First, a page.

Tuesday August 22nd 2017

“Freud’s Last Session”

It is not often that we, the Chicago theater audiences get to experience the major Off-Broadway productions, as many of them are not strong enough to support a “road company”. Well, we have one now! “Freud’s Last Session”, Mark St. Germain’s hit show, now in its second year in New York, is here in Chicago, at the Mercury Theater ( a perfect theater for an intimate show like this) and while it is still running in the “big apple” the original stars have made the journey to Chicago as other companies will be opening or playing in places like London.Madrid, Tokyo, Rio de Janeiro,Singapore, Los Angeles and Mexico City.

The play is about legendary Dr. Sigmund Freud ( played to utter perfection by Martin Rayner), who has invited a young C.S. Lewis ( brilliantly handled by Mark H. Dold)) to his home in London. Lewis thinks he has been invited to be scolded for this rips at Freud in his book, but finds that Freud has not even read the book and , in fact, has an agenda all together different. The date of this “meeting” is September 3, 1939-the day that England entered into World War II ( or so we are told in this, perhaps fictional meeting that is suggested by  “The Question of God” by Dr. Armand M. Nicholi,Jr. professor of psychology at Harvard University.

This is an intense , yet comical, look at the personalities and characters of two scholarly men, who clash on the very existence of many topics: God, Love, sex and the meaning of life itself. Freud has cancer and knows that his death is imminent, but feels the need to explore his thoughts with this young “rising star” i the literary world. Dold handles the nervous tension felt by Lewis at the onset very well, and as the 90 minutes of chatter and chess playing with ideas between the two men proceed, we see his character become stronger and more forceful, and yet, while he gets stronger , he never loses sight of the man he is with and his respect and admiration for him.

Freud, on the other hand, feels the need to convince himself that perhaps it would be better for his daughter for him to die by his own hand. Why have his friends and family struggle with the pain of what they know is about to come while a war is taking place around them? This is an amazing piece directed to perfection by Tyler Marchant on Brian Prather’s beautiful and striking set that appears to be a replica of the library/ study in Freud’s London home- filled with books and relics that are amazing. There is no credit given the props people on this one, but they have done amazing work finding ( or building) what we see onstage, and with worldwide companies the challenge to duplicate and replicate is one big task! The lighting ( Clifton Taylor) and sound (Beth Lake) and the costumes (Mark Mariani) are the final touches to a spellbinding production- one that will give you a little history, a few laughs and some topics to think about and discuss on the way home.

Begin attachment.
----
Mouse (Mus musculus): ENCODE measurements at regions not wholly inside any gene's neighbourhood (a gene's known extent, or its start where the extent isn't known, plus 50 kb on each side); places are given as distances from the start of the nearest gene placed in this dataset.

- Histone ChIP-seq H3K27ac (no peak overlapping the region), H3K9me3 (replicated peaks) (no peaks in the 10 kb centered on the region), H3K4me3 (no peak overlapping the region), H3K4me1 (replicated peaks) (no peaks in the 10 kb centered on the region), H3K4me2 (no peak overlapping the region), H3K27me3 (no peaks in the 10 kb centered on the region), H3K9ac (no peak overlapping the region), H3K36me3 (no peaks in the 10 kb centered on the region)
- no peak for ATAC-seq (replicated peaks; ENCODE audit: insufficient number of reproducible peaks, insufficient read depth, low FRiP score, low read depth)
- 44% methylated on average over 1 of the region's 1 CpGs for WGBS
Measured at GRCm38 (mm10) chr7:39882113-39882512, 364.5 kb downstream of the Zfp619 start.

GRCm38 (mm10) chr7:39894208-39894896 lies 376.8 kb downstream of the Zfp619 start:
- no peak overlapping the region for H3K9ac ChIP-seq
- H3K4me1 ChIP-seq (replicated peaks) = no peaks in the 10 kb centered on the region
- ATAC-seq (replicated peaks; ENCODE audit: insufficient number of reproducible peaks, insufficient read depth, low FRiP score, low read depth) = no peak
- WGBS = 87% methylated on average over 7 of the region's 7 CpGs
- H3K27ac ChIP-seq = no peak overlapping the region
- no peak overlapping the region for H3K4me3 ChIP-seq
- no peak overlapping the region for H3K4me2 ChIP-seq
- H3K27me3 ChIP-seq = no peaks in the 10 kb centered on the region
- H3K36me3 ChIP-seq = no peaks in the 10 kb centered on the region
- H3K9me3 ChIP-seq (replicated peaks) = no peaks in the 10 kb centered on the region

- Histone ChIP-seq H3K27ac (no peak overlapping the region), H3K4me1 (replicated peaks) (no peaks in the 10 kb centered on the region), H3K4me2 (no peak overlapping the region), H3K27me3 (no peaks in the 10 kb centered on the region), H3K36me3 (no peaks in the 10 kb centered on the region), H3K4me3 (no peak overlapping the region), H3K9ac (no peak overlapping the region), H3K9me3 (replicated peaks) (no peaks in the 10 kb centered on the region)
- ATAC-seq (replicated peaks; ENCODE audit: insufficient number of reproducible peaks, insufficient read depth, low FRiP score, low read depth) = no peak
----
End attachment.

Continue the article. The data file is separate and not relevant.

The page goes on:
The Mercury Theatre is the perfect house for this intimate little peek into two legends as they boldly address the greatest questions of all time, while they bond as men who care and respect each other, as men and as scholars. Thos of you who enjoy a good chess match or even a tennis match will delight as you watch these actors play off each other in bringing these characters to life. “Last Session” will continue at The Mercury through June 3rd ( I do believe it will get extended) with performances as follows:

Wednesdays at 2 and 7:30 p.m.,Thursdays at 7:30 p.m.,Fridays at 8 p.m.,Saturdays at 2 and 8 p.m. and Sundays at 1 and 5 p.m.

Tickets range from $45-$55 ( students with valid ID  $22) and a limited amount of “rush” tickets may be available on day of performance starting 3 hours prior to curtain

 To order tickets call 773-325-1700 or visit www.mercurytheaterchicago.com

The Mercury is located at 3745 N. Southport in Wrigleyville, so I always suggest you look at The Cubs schedule when planning your visit as local are restaurants, parking and even public transportation can be a bit of a problem. The theater does offer valet parking and some of the area restaurants do as well.

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